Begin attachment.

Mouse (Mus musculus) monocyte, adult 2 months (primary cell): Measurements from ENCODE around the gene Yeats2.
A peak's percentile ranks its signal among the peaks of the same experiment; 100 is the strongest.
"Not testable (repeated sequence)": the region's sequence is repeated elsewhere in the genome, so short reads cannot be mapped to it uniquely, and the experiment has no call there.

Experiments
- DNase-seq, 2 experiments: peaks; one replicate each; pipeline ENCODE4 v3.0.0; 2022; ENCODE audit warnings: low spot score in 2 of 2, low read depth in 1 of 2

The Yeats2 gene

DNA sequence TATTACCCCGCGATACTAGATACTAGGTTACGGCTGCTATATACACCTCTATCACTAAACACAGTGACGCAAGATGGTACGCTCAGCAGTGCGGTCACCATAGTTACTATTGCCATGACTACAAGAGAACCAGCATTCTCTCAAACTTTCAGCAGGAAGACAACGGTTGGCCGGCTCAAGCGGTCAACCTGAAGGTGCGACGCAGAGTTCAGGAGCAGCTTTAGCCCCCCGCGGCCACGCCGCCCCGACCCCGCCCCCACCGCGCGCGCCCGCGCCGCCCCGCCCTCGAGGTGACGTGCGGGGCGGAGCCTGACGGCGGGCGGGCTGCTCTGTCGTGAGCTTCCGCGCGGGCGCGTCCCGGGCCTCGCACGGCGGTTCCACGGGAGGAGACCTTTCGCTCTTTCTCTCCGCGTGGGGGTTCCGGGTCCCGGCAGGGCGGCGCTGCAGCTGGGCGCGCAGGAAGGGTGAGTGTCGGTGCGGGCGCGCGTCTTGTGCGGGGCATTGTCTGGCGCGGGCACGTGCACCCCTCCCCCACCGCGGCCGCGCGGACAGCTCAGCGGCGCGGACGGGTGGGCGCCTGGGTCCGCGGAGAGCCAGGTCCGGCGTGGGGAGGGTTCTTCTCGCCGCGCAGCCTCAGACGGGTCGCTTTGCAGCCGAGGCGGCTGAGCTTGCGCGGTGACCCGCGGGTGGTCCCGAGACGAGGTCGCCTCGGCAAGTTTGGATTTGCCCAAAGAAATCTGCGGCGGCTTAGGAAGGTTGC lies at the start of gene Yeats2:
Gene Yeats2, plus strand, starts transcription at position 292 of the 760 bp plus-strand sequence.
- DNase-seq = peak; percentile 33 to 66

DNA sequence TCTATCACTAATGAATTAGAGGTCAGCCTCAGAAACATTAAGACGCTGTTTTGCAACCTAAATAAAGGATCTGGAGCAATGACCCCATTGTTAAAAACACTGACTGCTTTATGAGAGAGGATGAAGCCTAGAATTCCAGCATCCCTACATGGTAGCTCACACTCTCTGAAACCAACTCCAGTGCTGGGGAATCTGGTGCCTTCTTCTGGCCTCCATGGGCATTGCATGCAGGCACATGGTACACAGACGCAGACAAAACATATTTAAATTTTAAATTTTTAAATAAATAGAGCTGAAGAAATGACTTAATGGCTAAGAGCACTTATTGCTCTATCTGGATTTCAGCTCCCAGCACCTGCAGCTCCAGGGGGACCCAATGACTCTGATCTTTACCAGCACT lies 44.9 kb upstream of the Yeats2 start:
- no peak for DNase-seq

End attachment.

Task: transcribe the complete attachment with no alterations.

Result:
Mouse (Mus musculus) monocyte, adult 2 months (primary cell): Measurements from ENCODE around the gene Yeats2.
A peak's percentile ranks its signal among the peaks of the same experiment; 100 is the strongest.
"Not testable (repeated sequence)": the region's sequence is repeated elsewhere in the genome, so short reads cannot be mapped to it uniquely, and the experiment has no call there.

Experiments
- DNase-seq, 2 experiments: peaks; one replicate each; pipeline ENCODE4 v3.0.0; 2022; ENCODE audit warnings: low spot score in 2 of 2, low read depth in 1 of 2

The Yeats2 gene

DNA sequence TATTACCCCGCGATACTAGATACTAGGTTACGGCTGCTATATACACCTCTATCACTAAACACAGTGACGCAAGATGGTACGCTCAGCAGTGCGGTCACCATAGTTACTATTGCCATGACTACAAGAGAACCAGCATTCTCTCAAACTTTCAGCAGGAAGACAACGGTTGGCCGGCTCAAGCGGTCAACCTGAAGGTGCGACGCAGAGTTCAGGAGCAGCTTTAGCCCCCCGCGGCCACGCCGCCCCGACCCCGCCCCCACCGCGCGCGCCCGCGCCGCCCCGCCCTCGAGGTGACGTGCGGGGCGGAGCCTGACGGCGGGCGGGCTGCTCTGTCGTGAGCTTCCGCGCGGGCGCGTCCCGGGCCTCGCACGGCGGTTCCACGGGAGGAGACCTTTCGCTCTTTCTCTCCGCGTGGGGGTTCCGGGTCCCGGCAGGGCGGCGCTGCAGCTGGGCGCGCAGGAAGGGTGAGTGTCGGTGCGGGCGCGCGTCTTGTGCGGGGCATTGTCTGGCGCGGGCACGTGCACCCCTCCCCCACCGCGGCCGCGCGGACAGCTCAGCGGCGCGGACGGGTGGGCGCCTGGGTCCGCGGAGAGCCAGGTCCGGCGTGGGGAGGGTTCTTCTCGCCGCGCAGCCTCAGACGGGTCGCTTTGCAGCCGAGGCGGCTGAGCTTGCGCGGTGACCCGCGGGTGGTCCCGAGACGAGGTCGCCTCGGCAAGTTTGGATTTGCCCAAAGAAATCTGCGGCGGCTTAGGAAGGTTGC lies at the start of gene Yeats2:
Gene Yeats2, plus strand, starts transcription at position 292 of the 760 bp plus-strand sequence.
- DNase-seq = peak; percentile 33 to 66

DNA sequence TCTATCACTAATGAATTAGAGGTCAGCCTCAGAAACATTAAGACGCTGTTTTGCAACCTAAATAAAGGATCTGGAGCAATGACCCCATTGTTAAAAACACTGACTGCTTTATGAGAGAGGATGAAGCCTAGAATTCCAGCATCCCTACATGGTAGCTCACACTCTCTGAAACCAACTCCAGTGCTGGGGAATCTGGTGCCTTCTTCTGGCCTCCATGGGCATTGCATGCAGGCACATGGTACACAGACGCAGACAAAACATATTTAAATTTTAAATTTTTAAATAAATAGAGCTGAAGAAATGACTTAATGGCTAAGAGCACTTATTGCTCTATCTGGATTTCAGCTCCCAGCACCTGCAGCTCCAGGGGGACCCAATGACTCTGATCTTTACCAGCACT lies 44.9 kb upstream of the Yeats2 start:
- no peak for DNase-seq